If hot water is not used and your thermostat fails, your immersion element will continue heating your water (to boiling point) until such time one of the pressure relief valves activates and relieves the pressure. Every installation should include two relief valves, one on the cold water side and one on the hot water side.

This regulation was put in place around 1997 meaning that any cylinders installed prior to that may only have one source of pressure relief. Hence the low pressure vent copper pipe going through the roof.

This is where it gets tricky. Many installers dont bother replacing older valves when replacing an old hot water cylinder with a new one. Others have managed to install a tempering valve on a low pressure system right into the overflow pipe, blocking the only means of pressure relief. The hot water system then becomes a time bomb which may result in something pictured above.

Sometimes its not the plumbers’ fault but rather the homeowner who sees a pipe dripping on the outside of a house and thinks.. “Oh, this should not be leaking” and decides to “blank” it off by any means available, creating the perfect conditions for a catastrophe. My recommendation on this is, see a dripping pipe? Please call the plumber.

If you are unsure about what valves you need or already have, send us an email or give us a call for help.

 

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Cold Water Expansion Valves, Also Called Energy Saving Valves

Very often we get clients calling us saying there is a pipe that is constantly dripping outside their house and they want it fixed so that it stops. The first thing that we do Is try to educate the clients on what the role of this valve is along with the rest of the valves on the hot water cylinder. So what does a Cold Water Expansion valve do?

When your cylinder is filling up with cold water at a high pressure after; let’s say you have had a hot shower, the element comes on to heat the water back up to its pre-set maximum temperature of around 60 degrees Celsius.

The water being heated causes molecules to expand and increase pressure exponentially in an already high pressure hot water system exceeding normal operating pressure.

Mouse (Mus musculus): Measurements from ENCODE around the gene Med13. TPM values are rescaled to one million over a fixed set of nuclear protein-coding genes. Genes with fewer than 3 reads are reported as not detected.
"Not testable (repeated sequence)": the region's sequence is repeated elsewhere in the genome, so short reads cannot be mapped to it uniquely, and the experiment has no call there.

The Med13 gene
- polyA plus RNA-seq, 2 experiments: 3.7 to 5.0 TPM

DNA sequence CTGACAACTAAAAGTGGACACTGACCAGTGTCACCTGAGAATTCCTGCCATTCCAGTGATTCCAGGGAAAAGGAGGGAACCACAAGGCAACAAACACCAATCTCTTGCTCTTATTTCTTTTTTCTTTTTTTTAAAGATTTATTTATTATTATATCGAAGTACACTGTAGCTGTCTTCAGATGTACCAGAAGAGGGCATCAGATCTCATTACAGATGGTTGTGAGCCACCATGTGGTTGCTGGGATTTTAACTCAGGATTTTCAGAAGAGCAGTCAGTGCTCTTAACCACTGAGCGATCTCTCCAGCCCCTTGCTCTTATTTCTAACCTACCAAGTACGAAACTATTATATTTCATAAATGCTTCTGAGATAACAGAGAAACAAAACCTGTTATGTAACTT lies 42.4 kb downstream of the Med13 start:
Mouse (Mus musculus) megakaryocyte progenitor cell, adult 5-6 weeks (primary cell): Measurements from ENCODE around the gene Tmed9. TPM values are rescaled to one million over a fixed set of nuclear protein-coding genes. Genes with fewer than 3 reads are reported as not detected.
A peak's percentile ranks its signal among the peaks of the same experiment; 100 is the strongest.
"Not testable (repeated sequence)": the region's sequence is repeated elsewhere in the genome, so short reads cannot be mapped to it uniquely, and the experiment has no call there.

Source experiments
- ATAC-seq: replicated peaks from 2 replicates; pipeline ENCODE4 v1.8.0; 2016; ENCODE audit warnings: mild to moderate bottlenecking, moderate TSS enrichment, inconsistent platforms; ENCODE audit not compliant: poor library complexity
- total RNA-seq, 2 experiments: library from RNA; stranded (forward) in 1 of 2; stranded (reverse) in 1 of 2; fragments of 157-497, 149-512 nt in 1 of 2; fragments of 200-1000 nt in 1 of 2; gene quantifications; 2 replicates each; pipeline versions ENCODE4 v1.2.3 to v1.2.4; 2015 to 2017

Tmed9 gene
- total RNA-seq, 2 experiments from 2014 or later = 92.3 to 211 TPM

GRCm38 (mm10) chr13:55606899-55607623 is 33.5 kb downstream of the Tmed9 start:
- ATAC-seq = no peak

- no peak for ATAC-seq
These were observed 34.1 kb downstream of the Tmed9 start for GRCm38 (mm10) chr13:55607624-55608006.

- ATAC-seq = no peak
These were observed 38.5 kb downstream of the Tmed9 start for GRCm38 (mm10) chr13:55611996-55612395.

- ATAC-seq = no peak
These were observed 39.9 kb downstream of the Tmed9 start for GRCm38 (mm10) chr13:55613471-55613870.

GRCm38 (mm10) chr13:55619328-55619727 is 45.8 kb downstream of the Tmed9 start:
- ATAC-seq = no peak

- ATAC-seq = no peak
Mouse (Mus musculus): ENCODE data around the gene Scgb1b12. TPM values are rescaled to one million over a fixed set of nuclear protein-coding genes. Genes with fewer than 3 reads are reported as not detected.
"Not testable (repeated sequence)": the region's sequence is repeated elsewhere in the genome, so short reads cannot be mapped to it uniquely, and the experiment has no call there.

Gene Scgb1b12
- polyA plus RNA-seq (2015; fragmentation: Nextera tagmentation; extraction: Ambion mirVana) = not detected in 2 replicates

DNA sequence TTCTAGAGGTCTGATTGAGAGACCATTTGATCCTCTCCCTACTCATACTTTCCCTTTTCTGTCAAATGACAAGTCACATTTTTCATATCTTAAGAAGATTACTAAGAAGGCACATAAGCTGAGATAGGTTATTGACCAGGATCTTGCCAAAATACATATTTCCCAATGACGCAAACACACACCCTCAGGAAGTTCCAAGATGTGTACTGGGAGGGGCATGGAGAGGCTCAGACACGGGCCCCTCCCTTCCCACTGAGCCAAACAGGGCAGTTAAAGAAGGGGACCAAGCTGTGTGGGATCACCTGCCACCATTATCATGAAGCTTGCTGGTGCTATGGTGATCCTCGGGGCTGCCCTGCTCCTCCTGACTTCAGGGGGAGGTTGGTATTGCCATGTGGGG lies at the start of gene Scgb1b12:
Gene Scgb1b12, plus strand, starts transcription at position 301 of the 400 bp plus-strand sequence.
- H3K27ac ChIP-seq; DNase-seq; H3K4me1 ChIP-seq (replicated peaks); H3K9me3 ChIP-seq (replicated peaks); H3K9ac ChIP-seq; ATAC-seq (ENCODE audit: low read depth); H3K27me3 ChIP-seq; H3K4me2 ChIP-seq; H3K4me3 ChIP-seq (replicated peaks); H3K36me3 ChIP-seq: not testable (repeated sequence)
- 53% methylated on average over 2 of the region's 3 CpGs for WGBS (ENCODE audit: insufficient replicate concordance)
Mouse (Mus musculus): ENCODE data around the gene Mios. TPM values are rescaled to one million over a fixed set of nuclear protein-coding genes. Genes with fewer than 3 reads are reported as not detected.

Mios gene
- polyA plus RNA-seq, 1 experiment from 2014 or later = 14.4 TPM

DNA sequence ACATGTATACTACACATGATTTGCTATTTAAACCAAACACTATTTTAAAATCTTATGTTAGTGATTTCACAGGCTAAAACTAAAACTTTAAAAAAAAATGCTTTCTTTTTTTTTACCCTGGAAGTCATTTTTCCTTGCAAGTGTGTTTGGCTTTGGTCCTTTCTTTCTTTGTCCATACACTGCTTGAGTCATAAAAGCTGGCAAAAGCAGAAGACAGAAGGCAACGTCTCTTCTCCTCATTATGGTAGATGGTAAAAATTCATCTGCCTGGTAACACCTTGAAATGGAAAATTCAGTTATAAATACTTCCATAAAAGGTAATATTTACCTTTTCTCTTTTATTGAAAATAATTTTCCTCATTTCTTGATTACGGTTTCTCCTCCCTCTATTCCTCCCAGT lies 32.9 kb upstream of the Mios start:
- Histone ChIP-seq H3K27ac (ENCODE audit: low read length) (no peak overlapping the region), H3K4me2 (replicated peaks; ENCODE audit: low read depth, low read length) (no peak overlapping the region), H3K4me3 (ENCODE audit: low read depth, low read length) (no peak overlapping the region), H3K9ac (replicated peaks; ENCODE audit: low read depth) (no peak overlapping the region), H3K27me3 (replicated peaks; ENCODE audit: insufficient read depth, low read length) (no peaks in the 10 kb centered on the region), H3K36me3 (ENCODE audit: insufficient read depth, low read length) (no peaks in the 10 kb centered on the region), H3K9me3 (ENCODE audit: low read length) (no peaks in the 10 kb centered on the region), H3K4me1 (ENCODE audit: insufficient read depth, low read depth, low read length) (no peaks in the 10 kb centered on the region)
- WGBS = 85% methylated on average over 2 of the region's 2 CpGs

The Cold Water Expansion has 2 roles in this situation,

  1. it’s a safety mechanism that releases excess pressure from your hot water cylinder as it heats up to avoid over pressurizing protecting the system as a primary means of release. The secondary means of release is the TPR valve which activates when the CWEV does no longer copes.
  2. Whilst this valve acts as a pressure relieve valve, Its primary role is power energy saving. It is installed on the cold line, typically close to where the cold water enters the cylinder. The pressure relief is set below the primary relief (in KPA) allowing it to drip cold water instead of hot water when expansion occurs before the other valves at the top of your cylinder (TPR valve). By doing so, it reduces hot water waste and results in a lower energy bill.

On hot days with low hot water consumption, the cold water expansion valve can run up to 10 liters per hour! Remember, that by doing so you are saving on power. The alternative would be, less water wastage at a higher pressure via the TPR valve but a higher power bill. The logic is, water is cheaper than power.

Whilst the valve is designed to drip while the cylinder is heating, if yours is dripping excessively and you believe this is not normal, it may indicate it’s time get us in to replace the valve or investigate other issues that may be forcing the valve to drip.

How do I know my cold water expansion valve is working?

Check that the valve on-top of your cylinder (TPR) is not discharging any water because if it is then the cold water expansion valve isn’t doing its job. Also, if you manually turn on the cold water expansion valve to discharge water (turn blue knob) look for discoloration of the water as this indicates the valve is rusted internally or the rubber seal has perished and is no longer effective.

Why not book in a hot water cylinder service to do a full system check? Call us today.